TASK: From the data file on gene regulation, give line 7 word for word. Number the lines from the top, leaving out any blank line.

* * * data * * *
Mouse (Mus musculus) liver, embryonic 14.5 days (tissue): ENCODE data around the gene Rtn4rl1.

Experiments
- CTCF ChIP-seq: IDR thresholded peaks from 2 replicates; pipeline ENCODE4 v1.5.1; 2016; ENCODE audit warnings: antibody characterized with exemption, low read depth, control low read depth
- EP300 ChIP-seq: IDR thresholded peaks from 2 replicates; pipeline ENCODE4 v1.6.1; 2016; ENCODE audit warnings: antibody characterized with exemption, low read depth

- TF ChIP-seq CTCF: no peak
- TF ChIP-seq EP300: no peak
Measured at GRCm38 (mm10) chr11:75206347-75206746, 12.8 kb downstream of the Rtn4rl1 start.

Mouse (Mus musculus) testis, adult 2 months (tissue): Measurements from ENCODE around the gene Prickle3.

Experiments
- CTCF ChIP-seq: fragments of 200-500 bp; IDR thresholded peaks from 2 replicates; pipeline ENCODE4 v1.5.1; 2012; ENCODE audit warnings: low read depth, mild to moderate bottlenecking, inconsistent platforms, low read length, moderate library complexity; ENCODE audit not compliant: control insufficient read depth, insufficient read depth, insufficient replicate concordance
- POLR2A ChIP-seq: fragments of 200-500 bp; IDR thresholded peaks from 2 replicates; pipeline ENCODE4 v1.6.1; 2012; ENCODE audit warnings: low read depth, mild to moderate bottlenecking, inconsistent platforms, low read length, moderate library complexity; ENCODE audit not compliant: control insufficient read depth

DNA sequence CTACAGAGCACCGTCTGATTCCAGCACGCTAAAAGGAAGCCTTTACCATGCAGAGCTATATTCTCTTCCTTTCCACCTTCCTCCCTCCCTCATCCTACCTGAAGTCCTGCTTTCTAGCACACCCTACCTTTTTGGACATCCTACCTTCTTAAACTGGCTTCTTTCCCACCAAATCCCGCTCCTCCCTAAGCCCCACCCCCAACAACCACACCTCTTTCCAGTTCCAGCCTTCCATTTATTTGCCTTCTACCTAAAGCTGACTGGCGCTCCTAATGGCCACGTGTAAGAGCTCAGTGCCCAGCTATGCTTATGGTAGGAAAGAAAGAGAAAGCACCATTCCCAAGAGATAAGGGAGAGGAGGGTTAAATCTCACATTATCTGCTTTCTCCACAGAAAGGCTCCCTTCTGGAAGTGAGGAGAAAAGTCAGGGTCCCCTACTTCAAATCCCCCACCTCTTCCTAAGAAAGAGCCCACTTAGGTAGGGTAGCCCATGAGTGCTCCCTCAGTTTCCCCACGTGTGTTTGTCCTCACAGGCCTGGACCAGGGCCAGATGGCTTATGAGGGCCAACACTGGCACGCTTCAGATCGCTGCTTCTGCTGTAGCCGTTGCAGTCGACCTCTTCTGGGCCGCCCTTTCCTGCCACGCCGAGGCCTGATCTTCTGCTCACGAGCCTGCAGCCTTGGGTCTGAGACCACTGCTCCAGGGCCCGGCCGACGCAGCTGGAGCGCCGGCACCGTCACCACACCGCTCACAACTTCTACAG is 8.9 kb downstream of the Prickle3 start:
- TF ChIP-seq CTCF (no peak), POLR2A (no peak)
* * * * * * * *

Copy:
Measured at GRCm38 (mm10) chr11:75206347-75206746, 12.8 kb downstream of the Rtn4rl1 start.